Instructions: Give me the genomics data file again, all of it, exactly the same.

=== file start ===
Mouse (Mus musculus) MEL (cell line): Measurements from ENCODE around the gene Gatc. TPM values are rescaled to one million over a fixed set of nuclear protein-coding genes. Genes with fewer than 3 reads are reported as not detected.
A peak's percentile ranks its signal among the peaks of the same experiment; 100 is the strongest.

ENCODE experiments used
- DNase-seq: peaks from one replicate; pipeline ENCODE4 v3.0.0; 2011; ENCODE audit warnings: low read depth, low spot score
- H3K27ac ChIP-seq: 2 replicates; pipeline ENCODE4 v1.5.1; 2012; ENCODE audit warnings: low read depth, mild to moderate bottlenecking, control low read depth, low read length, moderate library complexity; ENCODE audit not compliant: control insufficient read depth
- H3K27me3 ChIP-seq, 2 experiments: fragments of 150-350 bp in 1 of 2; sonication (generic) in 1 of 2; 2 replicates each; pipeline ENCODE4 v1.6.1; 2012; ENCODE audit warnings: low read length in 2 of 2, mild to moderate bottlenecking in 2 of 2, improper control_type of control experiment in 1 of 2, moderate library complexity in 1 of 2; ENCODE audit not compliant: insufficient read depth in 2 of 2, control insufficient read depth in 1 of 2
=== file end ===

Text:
Mouse (Mus musculus) MEL (cell line): Measurements from ENCODE around the gene Gatc. TPM values are rescaled to one million over a fixed set of nuclear protein-coding genes. Genes with fewer than 3 reads are reported as not detected.
A peak's percentile ranks its signal among the peaks of the same experiment; 100 is the strongest.

ENCODE experiments used
- DNase-seq: peaks from one replicate; pipeline ENCODE4 v3.0.0; 2011; ENCODE audit warnings: low read depth, low spot score
- H3K27ac ChIP-seq: 2 replicates; pipeline ENCODE4 v1.5.1; 2012; ENCODE audit warnings: low read depth, mild to moderate bottlenecking, control low read depth, low read length, moderate library complexity; ENCODE audit not compliant: control insufficient read depth
- H3K27me3 ChIP-seq, 2 experiments: fragments of 150-350 bp in 1 of 2; sonication (generic) in 1 of 2; 2 replicates each; pipeline ENCODE4 v1.6.1; 2012; ENCODE audit warnings: low read length in 2 of 2, mild to moderate bottlenecking in 2 of 2, improper control_type of control experiment in 1 of 2, moderate library complexity in 1 of 2; ENCODE audit not compliant: insufficient read depth in 2 of 2, control insufficient read depth in 1 of 2